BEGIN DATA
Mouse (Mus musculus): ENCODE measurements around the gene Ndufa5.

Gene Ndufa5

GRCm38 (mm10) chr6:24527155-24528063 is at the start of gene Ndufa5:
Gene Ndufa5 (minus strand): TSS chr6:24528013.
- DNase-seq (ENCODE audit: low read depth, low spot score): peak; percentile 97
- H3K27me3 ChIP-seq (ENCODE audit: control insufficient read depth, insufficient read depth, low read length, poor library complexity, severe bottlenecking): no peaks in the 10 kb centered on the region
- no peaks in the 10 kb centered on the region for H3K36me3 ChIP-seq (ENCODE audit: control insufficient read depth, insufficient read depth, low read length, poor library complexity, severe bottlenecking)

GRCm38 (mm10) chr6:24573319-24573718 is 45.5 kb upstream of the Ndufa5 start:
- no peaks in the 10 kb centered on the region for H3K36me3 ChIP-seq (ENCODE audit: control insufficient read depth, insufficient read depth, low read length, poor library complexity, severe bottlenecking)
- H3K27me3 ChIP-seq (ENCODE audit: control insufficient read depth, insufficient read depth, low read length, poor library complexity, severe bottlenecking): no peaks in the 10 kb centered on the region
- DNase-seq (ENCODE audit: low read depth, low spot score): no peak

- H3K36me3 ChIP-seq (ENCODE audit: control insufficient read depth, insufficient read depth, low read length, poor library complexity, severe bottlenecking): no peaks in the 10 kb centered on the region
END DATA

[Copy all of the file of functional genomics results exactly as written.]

Mouse (Mus musculus): ENCODE measurements around the gene Ndufa5.

Gene Ndufa5

GRCm38 (mm10) chr6:24527155-24528063 is at the start of gene Ndufa5:
Gene Ndufa5 (minus strand): TSS chr6:24528013.
- DNase-seq (ENCODE audit: low read depth, low spot score): peak; percentile 97
- H3K27me3 ChIP-seq (ENCODE audit: control insufficient read depth, insufficient read depth, low read length, poor library complexity, severe bottlenecking): no peaks in the 10 kb centered on the region
- no peaks in the 10 kb centered on the region for H3K36me3 ChIP-seq (ENCODE audit: control insufficient read depth, insufficient read depth, low read length, poor library complexity, severe bottlenecking)

GRCm38 (mm10) chr6:24573319-24573718 is 45.5 kb upstream of the Ndufa5 start:
- no peaks in the 10 kb centered on the region for H3K36me3 ChIP-seq (ENCODE audit: control insufficient read depth, insufficient read depth, low read length, poor library complexity, severe bottlenecking)
- H3K27me3 ChIP-seq (ENCODE audit: control insufficient read depth, insufficient read depth, low read length, poor library complexity, severe bottlenecking): no peaks in the 10 kb centered on the region
- DNase-seq (ENCODE audit: low read depth, low spot score): no peak

- H3K36me3 ChIP-seq (ENCODE audit: control insufficient read depth, insufficient read depth, low read length, poor library complexity, severe bottlenecking): no peaks in the 10 kb centered on the region